2 Dec 2022

Wasted: One kilo used to be a big drug bust - now it's 613kg

7:12 am on 2 December 2022

A cop and a Customs boss have been at the front line of the decades-long war on drugs. Do they think we're winning? They share their experiences in a new documentary from RNZ - Guyon Espiner: Wasted

We're not fighting a war on drugs, Customs intelligence chief Bruce Berry says, we're fighting the drug economy.

"The money is the driver. The supply is fed by the desire to make money and there is a demand for the product," he says in the new RNZ documentary Guyon Espiner: Wasted. "While there's demand, you will never beat the economy."

If you could create a cartoon character of a drug-busting Customs chief, you might sketch up something close to Bruce Berry: a tough, gruff, silver haired, hardliner, delivering his hard one-liners and media-friendly zingers.

"I don't think you will ever remove the organised crime element from the murky world of drugs."

Customs Intelligence Manager Bruce Berry. Photo: RNZ / Dan Cook

Berry has worked for Customs for nearly four decades - almost as long as the 'War on Drugs', launched by US President Richard Nixon in 1971, has been waged - and his experience is a good guide to how that is going for New Zealand.

Berry recalls that in the 1990s it was a big deal for Customs to seize one kilo of drugs being smuggled into New Zealand.

Fast forward to 2022, when Customs intercepted 613 kilograms of methamphetamine. "And that was one interception," Berry says. In 2021, Customs seized more than 1.6 tons of drugs. In 2022, it was two tons.

What's going on? "The money's there, they're pushing the drugs."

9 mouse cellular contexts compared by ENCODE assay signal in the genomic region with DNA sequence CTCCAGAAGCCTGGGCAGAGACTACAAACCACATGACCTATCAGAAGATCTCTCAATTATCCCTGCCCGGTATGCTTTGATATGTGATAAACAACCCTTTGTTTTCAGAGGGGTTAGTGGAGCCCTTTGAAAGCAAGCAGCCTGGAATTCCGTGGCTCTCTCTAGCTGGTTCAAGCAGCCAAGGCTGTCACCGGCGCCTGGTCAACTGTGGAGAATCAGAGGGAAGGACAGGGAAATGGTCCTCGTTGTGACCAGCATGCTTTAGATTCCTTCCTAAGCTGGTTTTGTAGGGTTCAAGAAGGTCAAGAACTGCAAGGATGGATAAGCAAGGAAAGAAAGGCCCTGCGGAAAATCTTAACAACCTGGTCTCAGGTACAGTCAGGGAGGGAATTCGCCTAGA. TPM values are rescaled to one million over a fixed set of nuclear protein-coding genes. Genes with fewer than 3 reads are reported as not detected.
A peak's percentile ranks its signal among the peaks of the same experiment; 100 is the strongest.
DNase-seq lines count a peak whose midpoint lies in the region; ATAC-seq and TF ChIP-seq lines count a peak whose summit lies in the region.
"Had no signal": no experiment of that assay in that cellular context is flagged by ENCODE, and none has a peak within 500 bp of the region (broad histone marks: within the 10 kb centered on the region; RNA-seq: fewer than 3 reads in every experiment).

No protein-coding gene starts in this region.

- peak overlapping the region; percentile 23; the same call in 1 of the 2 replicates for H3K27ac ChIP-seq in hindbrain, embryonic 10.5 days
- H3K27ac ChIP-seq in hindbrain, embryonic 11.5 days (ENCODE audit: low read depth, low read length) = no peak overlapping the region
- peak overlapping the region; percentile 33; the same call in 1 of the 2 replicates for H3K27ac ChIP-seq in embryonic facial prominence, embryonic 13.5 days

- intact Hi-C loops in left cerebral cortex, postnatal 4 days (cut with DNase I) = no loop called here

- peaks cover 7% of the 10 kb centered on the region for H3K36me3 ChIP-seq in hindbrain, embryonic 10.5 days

Watch the documentary:

Guyon Espiner: Wasted premiered on RNZ and TVNZ1 on Wednesday night. You can watch it on demand any time by clicking here.

They say that necessity is the mother of invention. With this kind of money at stake, drug cartels are doing some serious research and development.

Drugs are mixed with concrete and then extracted. Books and clothes are impregnated with drugs. "Things that we've seen and heard about for many years internationally are now with us. If you can think of it - it's been done," says Berry.

But why would you go to all that trouble to smuggle drugs into a tiny market like New Zealand?

Meth, New Zealand's most harmful illegal drug, is only used by 1.2 percent of the population, although those people make their way through about 16kg of it each week.

"That's around $8.5 million that's coming out of our communities each and every week, just for methamphetamine," Blair Macdonald, chief of the National Drug Intelligence Bureau, says.

Macdonald, a bearded cop with the physique of a distance runner, says New Zealand pays the third highest prices in the world for meth, behind Australia and Japan.